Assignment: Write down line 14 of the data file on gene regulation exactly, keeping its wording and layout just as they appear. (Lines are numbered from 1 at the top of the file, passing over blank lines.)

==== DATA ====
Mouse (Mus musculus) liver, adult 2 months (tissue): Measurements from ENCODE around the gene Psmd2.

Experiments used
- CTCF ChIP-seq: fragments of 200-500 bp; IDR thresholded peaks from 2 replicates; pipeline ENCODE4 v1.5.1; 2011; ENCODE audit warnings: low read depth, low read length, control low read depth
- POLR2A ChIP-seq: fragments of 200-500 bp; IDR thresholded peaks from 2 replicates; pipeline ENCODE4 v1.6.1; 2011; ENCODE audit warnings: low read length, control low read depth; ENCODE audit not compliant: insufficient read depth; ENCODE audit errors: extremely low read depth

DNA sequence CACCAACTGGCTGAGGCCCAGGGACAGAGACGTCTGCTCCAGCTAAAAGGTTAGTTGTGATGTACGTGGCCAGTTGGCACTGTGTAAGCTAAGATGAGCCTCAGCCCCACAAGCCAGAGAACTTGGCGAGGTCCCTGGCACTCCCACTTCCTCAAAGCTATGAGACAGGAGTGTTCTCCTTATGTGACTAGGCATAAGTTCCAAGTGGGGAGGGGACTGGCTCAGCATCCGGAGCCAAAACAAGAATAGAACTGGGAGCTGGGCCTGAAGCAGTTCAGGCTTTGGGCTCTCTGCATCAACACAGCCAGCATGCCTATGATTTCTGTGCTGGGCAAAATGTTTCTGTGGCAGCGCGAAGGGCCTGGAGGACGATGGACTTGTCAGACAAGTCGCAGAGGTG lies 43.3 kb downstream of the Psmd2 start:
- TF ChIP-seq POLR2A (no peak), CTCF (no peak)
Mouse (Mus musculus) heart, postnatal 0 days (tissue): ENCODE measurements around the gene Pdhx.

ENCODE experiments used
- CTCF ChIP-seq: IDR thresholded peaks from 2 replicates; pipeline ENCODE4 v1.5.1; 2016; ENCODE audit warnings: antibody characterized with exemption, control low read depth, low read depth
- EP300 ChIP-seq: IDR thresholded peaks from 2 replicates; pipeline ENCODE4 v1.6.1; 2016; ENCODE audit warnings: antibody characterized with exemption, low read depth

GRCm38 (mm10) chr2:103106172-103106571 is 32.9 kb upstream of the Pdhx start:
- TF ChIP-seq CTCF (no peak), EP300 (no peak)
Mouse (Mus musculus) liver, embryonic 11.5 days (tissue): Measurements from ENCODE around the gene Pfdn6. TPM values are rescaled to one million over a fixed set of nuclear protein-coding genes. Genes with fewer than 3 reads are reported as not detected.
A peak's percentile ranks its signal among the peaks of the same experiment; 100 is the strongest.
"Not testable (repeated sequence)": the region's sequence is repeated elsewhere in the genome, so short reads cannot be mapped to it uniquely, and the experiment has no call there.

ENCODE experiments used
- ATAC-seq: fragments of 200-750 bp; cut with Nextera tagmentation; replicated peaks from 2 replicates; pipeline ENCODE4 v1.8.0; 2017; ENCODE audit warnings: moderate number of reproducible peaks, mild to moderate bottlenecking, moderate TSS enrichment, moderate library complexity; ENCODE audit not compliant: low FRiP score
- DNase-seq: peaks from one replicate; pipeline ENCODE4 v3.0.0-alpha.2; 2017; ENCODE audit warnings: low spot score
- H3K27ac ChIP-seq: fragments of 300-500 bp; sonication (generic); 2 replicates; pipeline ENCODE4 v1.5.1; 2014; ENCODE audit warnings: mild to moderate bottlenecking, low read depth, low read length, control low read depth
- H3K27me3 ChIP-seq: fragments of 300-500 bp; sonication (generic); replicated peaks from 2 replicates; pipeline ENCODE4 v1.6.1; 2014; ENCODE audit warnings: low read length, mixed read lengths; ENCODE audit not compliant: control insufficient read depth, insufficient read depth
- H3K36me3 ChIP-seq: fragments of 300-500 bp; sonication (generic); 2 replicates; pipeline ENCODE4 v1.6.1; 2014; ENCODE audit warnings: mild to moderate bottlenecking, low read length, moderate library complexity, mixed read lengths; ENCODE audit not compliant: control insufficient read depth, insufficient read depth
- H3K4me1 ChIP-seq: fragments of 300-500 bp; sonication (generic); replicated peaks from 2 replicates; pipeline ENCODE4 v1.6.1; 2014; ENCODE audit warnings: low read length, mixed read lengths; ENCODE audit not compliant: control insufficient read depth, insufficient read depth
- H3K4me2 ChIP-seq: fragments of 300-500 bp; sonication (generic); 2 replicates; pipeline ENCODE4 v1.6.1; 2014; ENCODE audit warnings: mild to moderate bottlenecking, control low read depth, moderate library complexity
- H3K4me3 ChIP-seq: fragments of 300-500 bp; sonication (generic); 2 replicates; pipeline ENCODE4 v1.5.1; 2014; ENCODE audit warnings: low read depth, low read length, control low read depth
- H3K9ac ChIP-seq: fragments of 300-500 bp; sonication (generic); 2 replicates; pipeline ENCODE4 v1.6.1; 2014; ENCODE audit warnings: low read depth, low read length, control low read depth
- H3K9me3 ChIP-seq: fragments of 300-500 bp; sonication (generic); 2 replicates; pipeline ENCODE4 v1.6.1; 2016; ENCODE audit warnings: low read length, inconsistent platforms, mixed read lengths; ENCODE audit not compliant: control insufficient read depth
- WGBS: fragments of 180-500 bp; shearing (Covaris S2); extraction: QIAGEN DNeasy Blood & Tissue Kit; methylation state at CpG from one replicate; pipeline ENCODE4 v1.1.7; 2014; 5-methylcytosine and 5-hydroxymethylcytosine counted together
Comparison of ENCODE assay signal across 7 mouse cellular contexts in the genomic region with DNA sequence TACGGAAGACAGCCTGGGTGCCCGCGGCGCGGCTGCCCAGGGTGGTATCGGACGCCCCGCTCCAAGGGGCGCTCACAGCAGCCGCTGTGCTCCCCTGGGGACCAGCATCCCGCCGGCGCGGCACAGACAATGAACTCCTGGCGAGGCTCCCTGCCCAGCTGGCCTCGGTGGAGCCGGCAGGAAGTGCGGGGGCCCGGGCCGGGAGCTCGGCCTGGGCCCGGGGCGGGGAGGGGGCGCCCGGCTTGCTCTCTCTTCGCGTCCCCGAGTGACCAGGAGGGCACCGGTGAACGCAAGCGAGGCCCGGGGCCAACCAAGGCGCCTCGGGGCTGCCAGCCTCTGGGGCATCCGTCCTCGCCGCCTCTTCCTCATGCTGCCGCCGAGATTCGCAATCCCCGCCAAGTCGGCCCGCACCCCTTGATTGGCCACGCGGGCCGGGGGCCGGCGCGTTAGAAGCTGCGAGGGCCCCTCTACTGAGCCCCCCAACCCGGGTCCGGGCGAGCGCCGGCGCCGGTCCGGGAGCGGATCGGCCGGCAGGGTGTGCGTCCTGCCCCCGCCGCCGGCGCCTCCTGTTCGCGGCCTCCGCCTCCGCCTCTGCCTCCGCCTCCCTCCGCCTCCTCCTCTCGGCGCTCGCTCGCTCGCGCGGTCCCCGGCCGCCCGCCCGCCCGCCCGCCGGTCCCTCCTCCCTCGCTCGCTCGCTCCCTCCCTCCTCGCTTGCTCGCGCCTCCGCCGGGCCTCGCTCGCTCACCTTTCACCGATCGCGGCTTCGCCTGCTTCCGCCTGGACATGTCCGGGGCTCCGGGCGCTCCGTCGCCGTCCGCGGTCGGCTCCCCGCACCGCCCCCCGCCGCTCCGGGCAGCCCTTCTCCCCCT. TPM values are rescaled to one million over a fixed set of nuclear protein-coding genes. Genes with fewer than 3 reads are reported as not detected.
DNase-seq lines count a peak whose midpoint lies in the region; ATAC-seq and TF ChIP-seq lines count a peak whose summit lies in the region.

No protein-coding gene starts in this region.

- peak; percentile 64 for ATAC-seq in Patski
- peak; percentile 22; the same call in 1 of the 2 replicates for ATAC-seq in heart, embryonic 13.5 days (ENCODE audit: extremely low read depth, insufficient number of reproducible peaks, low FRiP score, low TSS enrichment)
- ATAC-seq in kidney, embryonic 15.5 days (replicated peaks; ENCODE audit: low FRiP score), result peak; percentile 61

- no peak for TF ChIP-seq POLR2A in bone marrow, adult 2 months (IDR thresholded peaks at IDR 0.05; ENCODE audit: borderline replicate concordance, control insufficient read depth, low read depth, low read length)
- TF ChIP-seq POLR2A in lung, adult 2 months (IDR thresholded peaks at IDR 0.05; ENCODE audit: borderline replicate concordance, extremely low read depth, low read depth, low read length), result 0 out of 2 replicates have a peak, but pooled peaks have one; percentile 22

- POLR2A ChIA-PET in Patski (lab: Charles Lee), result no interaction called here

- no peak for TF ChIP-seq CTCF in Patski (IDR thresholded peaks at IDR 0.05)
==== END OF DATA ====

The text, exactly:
A peak's percentile ranks its signal among the peaks of the same experiment; 100 is the strongest.